Toronto’s temple of mescal
The Kensington Market bar pays tribute to tequila's smoky, badass cousin
El Rey, Grant van Gameren’s new Mexican bar in Kensington Market, is a temple to mescal. Clay copitas of the stuff are raised in cheers from 2 p.m. to 2 a.m. on the colourful streetside patio. Curly-coiffed (and densely tatted) co-owner Owen Walker pours tasting flights that are almost as educational as they are intoxicating. And he mixes up some potent concoctions, like his Open Window, a spicier, more savoury rendition of the classic margarita. “I don’t often make cocktails with small-batch spirits,” says Walker, who spends about four hours of every workday talking about the nuances of mescal. “So when I do, the end result needs to be a celebration of that spirit and its individuality.”
Mescal, as its fans will attest, is a labour of love. It’s made from the agave plant, which can take 20 years to mature. The eruption of a towering, tree-like flower from the plant’s centre is a grand finale of sorts—after it blooms, it dies. (Allan Gardens once had to cut a hole in its greenhouse roof to accommodate an agave’s growth spurt.) Mescaleros hack off the leaves to get to the heart, or piña, as it’s called because of its resemblance to a pineapple. The piñas are buried over mesquite-fired rocks, left to roast for several days, and then crushed to a starchy pulp that’s fermented and, finally, distilled.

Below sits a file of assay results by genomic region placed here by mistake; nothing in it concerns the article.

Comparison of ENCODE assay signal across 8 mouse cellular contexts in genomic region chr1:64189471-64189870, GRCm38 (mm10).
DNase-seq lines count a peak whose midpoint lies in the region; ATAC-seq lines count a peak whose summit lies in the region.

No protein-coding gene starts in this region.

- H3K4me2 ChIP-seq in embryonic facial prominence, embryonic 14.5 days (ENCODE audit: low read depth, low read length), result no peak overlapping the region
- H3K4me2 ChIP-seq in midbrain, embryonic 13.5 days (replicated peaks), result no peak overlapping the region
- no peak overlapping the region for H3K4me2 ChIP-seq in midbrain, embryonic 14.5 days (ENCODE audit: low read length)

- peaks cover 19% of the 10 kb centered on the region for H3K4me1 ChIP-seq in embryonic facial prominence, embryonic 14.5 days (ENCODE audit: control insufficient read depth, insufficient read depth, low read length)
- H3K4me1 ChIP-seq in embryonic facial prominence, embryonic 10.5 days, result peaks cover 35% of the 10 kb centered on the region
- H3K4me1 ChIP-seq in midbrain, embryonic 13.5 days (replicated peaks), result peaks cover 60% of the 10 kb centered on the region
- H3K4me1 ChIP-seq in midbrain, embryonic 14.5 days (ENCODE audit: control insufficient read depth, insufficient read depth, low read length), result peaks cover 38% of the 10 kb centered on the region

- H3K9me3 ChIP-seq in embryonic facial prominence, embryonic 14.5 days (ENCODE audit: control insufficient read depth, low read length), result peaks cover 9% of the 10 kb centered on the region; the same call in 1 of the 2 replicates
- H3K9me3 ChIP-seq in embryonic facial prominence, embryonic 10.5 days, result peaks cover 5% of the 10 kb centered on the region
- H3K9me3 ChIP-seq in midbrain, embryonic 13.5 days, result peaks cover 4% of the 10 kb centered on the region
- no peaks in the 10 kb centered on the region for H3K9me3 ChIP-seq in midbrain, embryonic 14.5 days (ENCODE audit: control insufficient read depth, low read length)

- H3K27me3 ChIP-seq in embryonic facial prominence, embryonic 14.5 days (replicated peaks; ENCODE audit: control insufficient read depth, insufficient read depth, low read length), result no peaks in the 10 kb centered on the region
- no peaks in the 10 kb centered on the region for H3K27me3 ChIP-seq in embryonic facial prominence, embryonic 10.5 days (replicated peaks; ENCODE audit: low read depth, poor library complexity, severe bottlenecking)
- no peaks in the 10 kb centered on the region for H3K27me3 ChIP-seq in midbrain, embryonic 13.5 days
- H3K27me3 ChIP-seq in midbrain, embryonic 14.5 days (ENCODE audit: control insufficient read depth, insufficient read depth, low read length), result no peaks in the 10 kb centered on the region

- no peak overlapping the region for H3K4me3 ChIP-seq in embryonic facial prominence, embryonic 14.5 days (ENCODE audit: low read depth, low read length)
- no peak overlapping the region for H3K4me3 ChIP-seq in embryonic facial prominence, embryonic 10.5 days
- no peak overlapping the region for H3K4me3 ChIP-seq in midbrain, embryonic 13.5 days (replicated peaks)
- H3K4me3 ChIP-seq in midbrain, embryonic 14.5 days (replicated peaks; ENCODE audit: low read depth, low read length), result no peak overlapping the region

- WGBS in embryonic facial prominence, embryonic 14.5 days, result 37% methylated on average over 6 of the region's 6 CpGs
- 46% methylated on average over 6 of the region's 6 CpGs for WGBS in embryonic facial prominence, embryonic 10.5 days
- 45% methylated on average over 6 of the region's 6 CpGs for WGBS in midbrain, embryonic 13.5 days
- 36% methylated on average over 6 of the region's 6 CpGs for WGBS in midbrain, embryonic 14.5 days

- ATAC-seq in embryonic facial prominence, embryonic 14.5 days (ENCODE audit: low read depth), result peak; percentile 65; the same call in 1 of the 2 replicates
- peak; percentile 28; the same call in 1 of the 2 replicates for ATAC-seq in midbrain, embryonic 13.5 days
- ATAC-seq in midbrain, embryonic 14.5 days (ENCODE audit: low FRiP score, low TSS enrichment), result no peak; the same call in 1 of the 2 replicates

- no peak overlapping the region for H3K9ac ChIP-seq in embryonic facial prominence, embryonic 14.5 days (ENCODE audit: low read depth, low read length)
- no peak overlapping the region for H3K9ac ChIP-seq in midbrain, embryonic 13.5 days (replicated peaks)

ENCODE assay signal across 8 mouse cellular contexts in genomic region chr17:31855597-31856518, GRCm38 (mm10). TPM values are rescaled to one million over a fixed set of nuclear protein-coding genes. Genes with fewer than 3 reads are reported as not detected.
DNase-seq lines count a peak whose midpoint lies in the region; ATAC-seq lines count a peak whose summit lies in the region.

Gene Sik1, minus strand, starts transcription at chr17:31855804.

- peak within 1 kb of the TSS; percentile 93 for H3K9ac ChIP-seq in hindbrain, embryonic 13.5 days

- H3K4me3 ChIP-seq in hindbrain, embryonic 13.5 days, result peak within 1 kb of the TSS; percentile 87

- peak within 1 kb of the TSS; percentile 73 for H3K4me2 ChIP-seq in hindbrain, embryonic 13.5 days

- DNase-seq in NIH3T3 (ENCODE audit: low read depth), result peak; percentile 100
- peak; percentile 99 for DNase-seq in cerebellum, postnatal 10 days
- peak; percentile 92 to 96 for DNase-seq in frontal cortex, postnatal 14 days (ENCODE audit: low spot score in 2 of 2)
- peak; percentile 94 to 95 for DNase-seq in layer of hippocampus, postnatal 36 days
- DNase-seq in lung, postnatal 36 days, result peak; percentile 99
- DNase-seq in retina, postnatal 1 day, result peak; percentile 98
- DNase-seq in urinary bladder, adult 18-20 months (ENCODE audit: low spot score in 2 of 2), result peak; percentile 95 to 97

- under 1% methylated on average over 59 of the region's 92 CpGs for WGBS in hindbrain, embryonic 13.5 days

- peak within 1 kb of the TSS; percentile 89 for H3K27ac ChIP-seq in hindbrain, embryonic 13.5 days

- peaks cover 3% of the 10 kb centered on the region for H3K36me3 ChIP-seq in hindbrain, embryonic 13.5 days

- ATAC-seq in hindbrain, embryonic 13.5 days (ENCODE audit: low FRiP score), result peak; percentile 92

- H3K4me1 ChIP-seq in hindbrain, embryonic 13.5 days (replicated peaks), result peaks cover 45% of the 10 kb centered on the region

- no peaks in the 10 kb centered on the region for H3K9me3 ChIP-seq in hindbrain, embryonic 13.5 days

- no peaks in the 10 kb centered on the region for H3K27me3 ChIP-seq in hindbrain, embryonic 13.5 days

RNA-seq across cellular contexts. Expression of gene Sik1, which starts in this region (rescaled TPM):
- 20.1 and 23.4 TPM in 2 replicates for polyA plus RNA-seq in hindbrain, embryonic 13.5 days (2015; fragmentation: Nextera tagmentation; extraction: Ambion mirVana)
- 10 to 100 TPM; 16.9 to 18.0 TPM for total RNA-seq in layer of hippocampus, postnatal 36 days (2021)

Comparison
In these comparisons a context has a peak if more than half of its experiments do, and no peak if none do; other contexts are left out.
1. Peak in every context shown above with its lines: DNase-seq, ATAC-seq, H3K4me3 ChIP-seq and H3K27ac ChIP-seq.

After all that, it would be a crime to drink it fast—mescal is meant to be sipped, not shot.
Recipe: How to make El Rey’s Open Window
30 mL Olmeca Altos Plata tequila, infused with jalapeño, poblano and Trinidad peppers
15 mL Los Siete Misterios Espadin mescal
15 mL Cointreau
15 mL pineapple gum syrup (available at BYOB)
30 mL fresh lime juice
1 dash celery bitters
Combine ingredients over ice and give a hard shake. Strain into a rocks glass over ice. Garnish with a few slices of baby English cucumber and a sprinkle of chapulín (grasshopper) salt (available at BYOB).